Educating Britain with Good Sense
24 May 12
Over 750 young people explored their senses and made new food discoveries in March and April as part of Slow Food Kids, Slow Food UK's fun and interactive activity which encourages children to think about food through bringing their senses to life. A key tenant of the organization's mission is to embed appreciation and understanding of food into a troubled food culture.
The five zones of the activity are based on the five senses, and are devoted to entertaining and challenging children (and even adults!) in discovering what they do and do not know about the food that they eat. Understanding taste through the senses allows children to appreciate and enjoy food helping them to become better ‘eaters’ as they grow. It allows them the opportunity to truly explore their food through utilising all five senses in a fun, interactive environment with their parents or teachers.
In March, Hollington Primary School, Hastings, UK had a successful Slow Food Kids event in which volunteer students from Sussex Coast College Hastings (Slow Food on Campus) collaborated with the local Hastings Convivium group to deliver two food education workshops for 50 school pupils aged 9 and 10 years old.
The aim, of course, is to have a lasting impact. According to one teacher, “A week after Slow Food Kids visited our school; the class were still thinking about the workshop and asked to do another food tasting. We tasted 15 cheeses”.
Another Slow Food Kids success story took place this March in West Norwood, London, at the Slow Food Festival. Amongst the multitude of food stalls, demonstrations, talks and tastings, 10 staff and volunteers facilitated the Slow Food Kids event for nearly 200 participants. Despite the blustery day, families queued to wind their way through the stations and, as a final treat, everyone was offered a sample of Grana Padano from a generously donated wheel.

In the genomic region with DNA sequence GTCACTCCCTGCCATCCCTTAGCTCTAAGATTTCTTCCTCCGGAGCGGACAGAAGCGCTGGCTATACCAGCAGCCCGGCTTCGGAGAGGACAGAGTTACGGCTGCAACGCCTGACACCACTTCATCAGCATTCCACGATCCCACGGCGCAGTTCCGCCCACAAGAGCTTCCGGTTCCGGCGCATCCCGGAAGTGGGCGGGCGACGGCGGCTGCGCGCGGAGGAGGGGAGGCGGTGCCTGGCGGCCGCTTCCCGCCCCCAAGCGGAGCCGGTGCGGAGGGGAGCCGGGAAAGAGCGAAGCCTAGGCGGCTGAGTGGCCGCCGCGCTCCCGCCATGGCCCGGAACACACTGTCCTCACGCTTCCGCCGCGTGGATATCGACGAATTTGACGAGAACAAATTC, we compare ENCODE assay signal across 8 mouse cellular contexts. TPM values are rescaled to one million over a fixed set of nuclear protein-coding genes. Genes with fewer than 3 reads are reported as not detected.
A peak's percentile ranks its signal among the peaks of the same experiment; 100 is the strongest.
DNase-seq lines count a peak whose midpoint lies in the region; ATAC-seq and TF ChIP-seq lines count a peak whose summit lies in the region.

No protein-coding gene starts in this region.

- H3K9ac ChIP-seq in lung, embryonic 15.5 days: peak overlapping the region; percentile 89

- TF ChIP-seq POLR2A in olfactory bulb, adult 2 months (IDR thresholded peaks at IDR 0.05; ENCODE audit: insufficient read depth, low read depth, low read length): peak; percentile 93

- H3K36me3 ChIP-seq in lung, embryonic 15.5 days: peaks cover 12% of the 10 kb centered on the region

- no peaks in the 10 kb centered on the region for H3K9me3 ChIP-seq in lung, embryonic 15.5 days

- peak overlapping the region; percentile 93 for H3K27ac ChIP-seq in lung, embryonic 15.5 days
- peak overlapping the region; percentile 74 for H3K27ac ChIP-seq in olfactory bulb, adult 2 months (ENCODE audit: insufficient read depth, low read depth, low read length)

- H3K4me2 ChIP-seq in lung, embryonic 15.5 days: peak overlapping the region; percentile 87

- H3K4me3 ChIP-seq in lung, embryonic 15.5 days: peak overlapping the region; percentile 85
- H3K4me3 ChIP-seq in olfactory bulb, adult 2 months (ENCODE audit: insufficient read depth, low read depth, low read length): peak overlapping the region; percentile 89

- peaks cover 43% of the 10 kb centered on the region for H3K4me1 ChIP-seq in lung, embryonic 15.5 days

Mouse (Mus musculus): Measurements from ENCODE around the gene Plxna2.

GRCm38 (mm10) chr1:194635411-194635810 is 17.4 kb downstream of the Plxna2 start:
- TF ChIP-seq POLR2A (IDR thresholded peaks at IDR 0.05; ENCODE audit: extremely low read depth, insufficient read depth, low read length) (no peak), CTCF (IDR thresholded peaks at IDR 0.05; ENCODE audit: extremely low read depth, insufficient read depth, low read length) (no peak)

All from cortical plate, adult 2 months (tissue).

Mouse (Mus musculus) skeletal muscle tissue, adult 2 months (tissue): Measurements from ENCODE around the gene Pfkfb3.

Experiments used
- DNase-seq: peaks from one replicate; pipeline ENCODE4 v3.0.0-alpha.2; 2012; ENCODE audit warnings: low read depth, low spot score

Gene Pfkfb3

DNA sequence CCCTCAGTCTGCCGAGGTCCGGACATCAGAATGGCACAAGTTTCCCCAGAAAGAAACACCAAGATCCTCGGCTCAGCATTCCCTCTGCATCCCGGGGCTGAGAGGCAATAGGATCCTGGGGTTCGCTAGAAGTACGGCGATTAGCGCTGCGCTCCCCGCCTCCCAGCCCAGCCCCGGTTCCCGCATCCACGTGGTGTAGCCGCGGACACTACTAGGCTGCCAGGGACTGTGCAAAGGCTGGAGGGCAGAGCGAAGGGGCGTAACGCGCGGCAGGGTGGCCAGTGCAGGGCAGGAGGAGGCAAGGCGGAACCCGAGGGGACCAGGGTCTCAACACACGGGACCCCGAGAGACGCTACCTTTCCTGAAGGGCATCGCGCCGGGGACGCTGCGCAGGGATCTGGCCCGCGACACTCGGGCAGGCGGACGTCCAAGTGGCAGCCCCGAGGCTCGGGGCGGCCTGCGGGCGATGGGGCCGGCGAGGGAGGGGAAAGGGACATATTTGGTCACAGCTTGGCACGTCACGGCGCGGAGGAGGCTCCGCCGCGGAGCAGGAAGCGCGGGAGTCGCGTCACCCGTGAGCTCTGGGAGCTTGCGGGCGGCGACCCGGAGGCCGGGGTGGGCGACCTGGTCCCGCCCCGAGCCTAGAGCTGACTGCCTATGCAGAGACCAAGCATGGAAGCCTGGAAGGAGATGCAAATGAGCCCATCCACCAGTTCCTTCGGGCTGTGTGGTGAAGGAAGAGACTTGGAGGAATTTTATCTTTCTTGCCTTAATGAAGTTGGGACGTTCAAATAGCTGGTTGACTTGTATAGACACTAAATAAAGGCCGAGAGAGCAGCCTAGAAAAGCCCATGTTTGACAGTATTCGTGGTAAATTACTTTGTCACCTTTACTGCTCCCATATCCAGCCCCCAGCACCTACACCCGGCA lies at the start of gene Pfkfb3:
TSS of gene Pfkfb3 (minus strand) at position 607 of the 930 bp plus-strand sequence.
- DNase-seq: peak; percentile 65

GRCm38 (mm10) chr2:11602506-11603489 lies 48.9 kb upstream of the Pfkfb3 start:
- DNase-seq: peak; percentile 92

In April, over 300 children and their families visited Slow Food Kids at the Norfolk Showground in Norwich. One parent commented that the event challenged even adult food knowledge and was “surprisingly tricky!” Despite the variety of attractions and activities on offer, an organizer named it as the “best children’s participation activity at the show.”
Last year, nearly 40 Slow Food Kids’ events were run across the UK, enjoyed by more than 13,000 children, from London to Edinburgh, Belfast to Ipswich, including at some high profile events such as Jamie Oliver’s Big Feastival, the Royal Highland Show, Alex James Presents Harvest and the Balmoral Show in Northern Ireland.
Slow Food believes that this straightforward but effective approach to children’s food education is an effective tool for combating the obesity and food-related health issues that afflict a large part of the population, and will continue to be a strong activity stream for Slow Food UK.
For more information on Slow Food Kids, visit:
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